Herman: Smithsonian staff helps Harvey victims save family treasures

The big problems caused by Hurricane Harvey are still plain to see along Texas 35 in storm-ravaged, still-recovering Rockport. The crumpled buildings, boarded windows, tarp-topped houses and workers clearing debris and replacing utility poles are hard to miss.

Table after table at the Federal Emergency Management Agency’s State Disaster Recovery Center — a tent in the parking lot of an abandoned (pre-Harvey) H-E-B — offer myriad services survivors need as they work to put their lives back together.

Here’s the Small Business Administration table. Over there is a long line of “applicant services processing specialists.” Here’s the Texas Department of Insurance. There’s a FEMA “mitigation” banner with this forward-looking, if fatalistic, reminder: “Rebuilding safer and stronger. Reduce your risk from future disasters.”

And back in a corner is a table sporting the familiar-to-many sunburst logo of the Smithsonian Institution.

The Smithsonian? At a disaster scene?

Yes. The Smithsonian runs museums. And everybody lives in a museum — very personal museums chronicling a family’s history — often amassed (OK, maybe overamassed in some homes) over years and generations.

When a storm like Harvey hits, each of those museums heartbreakingly loses portions of their collections. In some cases, entire collections.

That’s why Carrie Feldman and Emily Pearce Seigerman, armed with welcoming smiles and helpful expertise, were standing behind a table displaying Q-Tips, Mr. Clean Premium Reusable Wipes, a paint roller, pipe insulation and a variety of other supplies they can use to show you how to stabilize storm-damaged photos, books and textiles until they can be brought to a professional for restoration.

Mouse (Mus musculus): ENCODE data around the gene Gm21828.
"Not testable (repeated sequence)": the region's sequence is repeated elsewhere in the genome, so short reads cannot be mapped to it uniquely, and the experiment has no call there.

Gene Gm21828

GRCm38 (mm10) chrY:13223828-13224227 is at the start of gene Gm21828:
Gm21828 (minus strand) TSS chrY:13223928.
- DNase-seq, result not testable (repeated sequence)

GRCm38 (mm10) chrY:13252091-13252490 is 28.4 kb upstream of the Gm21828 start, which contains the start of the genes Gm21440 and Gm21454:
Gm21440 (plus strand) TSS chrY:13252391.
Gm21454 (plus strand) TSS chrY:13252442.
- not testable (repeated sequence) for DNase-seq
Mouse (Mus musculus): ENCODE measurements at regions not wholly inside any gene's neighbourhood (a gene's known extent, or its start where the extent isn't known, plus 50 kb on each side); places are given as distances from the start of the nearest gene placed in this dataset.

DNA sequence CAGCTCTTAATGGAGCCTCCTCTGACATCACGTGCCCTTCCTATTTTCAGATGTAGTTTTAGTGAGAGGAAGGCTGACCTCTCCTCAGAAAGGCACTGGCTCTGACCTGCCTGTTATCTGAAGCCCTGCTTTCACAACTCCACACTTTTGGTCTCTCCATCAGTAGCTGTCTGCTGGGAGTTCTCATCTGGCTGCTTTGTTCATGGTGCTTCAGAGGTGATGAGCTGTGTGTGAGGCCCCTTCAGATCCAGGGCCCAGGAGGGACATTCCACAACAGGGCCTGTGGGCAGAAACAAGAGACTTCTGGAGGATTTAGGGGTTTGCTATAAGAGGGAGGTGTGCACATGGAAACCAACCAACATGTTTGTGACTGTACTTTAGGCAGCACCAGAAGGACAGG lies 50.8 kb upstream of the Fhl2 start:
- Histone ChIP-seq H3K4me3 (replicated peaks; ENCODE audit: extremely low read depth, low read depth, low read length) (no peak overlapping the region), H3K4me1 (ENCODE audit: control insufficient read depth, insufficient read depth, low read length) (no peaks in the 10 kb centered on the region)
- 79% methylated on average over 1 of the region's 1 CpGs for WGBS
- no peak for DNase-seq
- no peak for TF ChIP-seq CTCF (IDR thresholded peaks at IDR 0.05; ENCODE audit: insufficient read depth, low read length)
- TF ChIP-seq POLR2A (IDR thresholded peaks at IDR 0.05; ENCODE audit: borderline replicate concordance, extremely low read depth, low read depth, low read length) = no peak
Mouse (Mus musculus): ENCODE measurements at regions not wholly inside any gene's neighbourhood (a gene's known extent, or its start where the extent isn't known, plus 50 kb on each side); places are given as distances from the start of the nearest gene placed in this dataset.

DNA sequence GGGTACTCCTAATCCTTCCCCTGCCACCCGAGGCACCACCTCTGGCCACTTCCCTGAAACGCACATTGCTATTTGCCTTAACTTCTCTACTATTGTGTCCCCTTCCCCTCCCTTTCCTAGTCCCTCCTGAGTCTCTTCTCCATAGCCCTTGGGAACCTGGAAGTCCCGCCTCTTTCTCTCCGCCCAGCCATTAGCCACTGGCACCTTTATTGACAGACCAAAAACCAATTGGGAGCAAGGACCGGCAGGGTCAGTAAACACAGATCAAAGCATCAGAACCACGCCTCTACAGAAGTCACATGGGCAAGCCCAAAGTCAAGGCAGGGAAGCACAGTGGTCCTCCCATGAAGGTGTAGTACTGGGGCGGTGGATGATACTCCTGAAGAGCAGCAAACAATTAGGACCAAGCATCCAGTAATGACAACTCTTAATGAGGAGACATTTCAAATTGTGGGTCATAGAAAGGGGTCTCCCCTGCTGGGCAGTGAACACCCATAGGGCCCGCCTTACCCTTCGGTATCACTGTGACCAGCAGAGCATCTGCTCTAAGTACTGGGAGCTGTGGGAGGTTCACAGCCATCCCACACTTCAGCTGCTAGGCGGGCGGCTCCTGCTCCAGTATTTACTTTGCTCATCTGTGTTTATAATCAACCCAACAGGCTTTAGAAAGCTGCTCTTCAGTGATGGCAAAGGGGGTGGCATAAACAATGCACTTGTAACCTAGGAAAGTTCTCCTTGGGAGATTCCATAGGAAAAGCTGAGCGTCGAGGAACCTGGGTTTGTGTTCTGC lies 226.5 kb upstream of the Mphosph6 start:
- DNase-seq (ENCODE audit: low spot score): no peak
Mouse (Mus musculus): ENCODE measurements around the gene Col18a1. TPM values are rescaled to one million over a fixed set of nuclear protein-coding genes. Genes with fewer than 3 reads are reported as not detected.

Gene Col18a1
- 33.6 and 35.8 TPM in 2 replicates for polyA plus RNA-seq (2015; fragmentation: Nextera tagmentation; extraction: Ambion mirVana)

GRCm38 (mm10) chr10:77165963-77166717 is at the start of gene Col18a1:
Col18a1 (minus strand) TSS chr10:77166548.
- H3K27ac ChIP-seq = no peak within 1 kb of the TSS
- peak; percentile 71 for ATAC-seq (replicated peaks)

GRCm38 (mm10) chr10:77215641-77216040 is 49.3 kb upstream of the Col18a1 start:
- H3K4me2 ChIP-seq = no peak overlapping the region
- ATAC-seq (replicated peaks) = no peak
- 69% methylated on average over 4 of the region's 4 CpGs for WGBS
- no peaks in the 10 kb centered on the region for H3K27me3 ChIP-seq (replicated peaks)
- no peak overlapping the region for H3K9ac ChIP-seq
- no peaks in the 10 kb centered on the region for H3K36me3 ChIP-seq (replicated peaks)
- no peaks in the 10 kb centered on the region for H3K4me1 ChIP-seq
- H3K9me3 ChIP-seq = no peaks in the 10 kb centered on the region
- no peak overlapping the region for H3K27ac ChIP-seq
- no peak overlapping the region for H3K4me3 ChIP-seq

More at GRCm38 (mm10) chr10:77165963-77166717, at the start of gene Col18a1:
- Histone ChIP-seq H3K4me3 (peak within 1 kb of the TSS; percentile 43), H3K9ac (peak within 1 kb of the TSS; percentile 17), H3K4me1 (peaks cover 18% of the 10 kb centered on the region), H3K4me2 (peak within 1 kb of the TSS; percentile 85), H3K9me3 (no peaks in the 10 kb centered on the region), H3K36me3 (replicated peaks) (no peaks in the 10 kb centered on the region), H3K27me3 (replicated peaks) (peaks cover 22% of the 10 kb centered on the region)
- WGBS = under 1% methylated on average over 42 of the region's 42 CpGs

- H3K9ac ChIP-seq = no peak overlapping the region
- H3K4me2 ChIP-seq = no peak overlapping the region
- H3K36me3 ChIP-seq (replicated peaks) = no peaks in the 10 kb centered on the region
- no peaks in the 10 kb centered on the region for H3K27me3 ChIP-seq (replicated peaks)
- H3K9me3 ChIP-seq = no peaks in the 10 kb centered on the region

“After the Flood: Advice for Salvaging Family Treasures,” says a fact sheet on the table.

Feldman works at the Smithsonian’s National Museum of African American History and Culture. Pearce Seigerman works at the Smithsonian’s National Numismatic Collection. They both have master’s degrees in museum studies. They’re from the federal government, and they’re here to help.

The effort is part of the Heritage Emergency National Task Force, a coalition of 42 federal agencies and national service organizations. Their aprons carry this reminder: “Culture Cannot Wait! First Aid to Cultural Heritage in Times of Crisis.”

“After you have food, you have water, your family is safe, you’re going to start trying to rebuild your life,” Pearce Seigerman said. “So that can mean trying to salvage your wedding album. You’re trying to salvage objects your grandparents gave you. Things that you find your identity in. So we’re demonstrating some simple techniques with materials you can get at local hardware stores to make your items stable. And when they’re stable, after things have settled and life resumes, you can bring them to professional conservators, and they’ll make them as close to new as possible.”

As they set up in Rockport as part of a three-day swing that also includes Robstown and Victoria, Feldman knew what she’d hear most about: photos.

“Because that’s the thing I think hurts the most, losing precious memories,” Feldman said.

Sam and Danielle Sowell, and their 4-year-old daughter Elizabeth, were the first to visit the Smithsonian table in Rockport. They listened to the preservation advice. Afterwards, choking up at times, Danielle talked about what they want to salvage.

The Sowells also have two sons, ages 8 and 6, and Danielle is most concerned about the mucked-up photos that were in the house in which the family used to live, she told me: “I lost all of them.”

Or at least she thought she had. Her husband, a construction worker, had come across them as they were throwing away almost everything they owned.

“They’re stuck together and moldy and nasty,” she said of the photos.

But now, with the advice from the Smithsonian staffers (a soaking in deionized water — distilled water also works — is the best way to separate stuck-together photos), she’s encouraged they can be saved.

“They mean a lot. They’re my kids when they were born. My wedding day,” she said. “I mean my entire life is in my pictures. It’s everything.”

As the Sowells, and so many like them, navigate a challenging and uncertain future, let’s all root for the restoration of their pictures.

Like so many hurricane victims, the future for the Sowells is uncertain. They’re entitled to the immeasurable comfort derived from salvaging photos of their past.

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